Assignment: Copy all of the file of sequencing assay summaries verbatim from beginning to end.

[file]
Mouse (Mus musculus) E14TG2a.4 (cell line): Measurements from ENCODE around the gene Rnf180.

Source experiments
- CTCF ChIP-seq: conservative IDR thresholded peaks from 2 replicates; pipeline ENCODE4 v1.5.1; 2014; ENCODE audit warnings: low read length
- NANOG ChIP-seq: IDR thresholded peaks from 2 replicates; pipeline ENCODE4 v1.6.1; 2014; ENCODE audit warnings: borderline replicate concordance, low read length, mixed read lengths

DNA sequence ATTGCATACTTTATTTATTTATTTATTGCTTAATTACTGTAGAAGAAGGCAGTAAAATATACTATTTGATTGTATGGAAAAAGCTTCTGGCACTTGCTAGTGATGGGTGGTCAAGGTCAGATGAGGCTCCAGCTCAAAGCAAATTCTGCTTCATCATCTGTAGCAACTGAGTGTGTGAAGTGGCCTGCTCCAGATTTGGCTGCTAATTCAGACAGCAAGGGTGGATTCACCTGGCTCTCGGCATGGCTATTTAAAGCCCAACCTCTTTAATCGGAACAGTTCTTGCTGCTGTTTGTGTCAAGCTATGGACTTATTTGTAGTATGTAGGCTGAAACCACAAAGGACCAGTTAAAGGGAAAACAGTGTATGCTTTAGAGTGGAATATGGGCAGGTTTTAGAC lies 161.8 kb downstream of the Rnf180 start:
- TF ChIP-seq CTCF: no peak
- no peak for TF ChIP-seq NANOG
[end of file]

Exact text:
Mouse (Mus musculus) E14TG2a.4 (cell line): Measurements from ENCODE around the gene Rnf180.

Source experiments
- CTCF ChIP-seq: conservative IDR thresholded peaks from 2 replicates; pipeline ENCODE4 v1.5.1; 2014; ENCODE audit warnings: low read length
- NANOG ChIP-seq: IDR thresholded peaks from 2 replicates; pipeline ENCODE4 v1.6.1; 2014; ENCODE audit warnings: borderline replicate concordance, low read length, mixed read lengths

DNA sequence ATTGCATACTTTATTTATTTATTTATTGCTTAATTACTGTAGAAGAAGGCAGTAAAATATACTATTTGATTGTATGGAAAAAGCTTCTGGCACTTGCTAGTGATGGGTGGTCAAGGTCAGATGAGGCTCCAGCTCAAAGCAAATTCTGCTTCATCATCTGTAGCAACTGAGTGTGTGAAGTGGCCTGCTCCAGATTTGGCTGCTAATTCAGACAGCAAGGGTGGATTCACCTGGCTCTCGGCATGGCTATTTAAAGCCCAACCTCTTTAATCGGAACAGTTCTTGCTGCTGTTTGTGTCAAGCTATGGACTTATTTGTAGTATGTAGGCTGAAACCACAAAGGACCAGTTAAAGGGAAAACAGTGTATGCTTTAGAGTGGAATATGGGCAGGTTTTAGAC lies 161.8 kb downstream of the Rnf180 start:
- TF ChIP-seq CTCF: no peak
- no peak for TF ChIP-seq NANOG